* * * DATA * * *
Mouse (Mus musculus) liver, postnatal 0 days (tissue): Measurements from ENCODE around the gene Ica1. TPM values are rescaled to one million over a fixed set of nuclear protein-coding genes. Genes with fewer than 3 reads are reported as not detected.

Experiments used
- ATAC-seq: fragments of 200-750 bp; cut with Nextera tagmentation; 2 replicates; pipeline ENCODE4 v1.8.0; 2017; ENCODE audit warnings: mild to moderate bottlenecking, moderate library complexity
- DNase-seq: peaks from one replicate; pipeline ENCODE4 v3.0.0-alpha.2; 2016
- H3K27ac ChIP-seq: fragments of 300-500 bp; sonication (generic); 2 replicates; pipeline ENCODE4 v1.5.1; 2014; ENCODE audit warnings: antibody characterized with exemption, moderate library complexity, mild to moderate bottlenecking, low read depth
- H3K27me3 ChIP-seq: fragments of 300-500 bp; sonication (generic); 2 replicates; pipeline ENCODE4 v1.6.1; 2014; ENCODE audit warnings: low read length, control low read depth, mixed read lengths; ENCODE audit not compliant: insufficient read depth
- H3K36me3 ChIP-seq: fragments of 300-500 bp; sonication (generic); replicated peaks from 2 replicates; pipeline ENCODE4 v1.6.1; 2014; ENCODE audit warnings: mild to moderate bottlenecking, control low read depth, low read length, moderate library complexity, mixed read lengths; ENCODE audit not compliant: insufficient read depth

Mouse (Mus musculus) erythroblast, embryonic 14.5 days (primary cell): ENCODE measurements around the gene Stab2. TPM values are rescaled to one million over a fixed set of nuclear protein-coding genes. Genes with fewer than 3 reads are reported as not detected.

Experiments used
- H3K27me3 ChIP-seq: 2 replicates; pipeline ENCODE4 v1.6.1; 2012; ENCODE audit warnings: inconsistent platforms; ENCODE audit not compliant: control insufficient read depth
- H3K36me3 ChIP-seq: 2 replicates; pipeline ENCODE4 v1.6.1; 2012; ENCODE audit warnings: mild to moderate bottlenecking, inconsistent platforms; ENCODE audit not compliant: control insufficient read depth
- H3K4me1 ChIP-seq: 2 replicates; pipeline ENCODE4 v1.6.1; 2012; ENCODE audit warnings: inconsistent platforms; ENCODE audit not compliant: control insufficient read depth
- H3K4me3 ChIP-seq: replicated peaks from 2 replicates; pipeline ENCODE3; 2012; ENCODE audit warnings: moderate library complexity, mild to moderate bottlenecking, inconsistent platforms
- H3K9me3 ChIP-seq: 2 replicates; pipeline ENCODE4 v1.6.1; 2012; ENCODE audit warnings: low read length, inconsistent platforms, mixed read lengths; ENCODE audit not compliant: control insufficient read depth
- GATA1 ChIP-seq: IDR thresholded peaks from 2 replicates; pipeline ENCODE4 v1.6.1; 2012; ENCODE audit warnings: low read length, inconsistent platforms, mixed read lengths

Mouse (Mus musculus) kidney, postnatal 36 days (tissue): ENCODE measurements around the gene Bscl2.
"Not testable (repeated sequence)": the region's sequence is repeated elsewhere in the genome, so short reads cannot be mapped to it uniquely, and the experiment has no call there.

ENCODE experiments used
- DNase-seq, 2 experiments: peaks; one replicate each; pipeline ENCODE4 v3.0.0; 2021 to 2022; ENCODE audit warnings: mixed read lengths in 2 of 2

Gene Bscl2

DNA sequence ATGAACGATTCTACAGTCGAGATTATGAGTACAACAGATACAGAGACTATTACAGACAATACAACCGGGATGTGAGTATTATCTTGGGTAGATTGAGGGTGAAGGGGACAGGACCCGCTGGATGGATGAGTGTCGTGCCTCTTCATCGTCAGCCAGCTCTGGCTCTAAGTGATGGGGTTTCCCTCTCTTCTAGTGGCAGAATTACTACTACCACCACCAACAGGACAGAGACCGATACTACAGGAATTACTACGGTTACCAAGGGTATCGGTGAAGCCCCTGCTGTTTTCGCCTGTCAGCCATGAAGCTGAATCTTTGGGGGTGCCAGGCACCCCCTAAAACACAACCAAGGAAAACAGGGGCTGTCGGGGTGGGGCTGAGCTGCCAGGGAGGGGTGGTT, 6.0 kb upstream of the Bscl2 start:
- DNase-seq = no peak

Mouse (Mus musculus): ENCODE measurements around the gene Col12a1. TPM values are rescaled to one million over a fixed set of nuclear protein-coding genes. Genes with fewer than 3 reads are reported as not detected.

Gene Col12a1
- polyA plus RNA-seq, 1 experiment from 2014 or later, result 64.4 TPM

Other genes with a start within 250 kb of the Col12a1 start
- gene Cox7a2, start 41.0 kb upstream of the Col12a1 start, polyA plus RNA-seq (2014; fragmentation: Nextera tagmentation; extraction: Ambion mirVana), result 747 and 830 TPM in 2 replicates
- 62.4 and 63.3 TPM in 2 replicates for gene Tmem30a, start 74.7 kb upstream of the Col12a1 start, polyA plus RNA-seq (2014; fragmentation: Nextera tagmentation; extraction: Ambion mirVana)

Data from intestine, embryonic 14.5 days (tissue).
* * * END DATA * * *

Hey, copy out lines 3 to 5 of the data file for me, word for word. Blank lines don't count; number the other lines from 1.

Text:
- ATAC-seq: fragments of 200-750 bp; cut with Nextera tagmentation; 2 replicates; pipeline ENCODE4 v1.8.0; 2017; ENCODE audit warnings: mild to moderate bottlenecking, moderate library complexity
- DNase-seq: peaks from one replicate; pipeline ENCODE4 v3.0.0-alpha.2; 2016
- H3K27ac ChIP-seq: fragments of 300-500 bp; sonication (generic); 2 replicates; pipeline ENCODE4 v1.5.1; 2014; ENCODE audit warnings: antibody characterized with exemption, moderate library complexity, mild to moderate bottlenecking, low read depth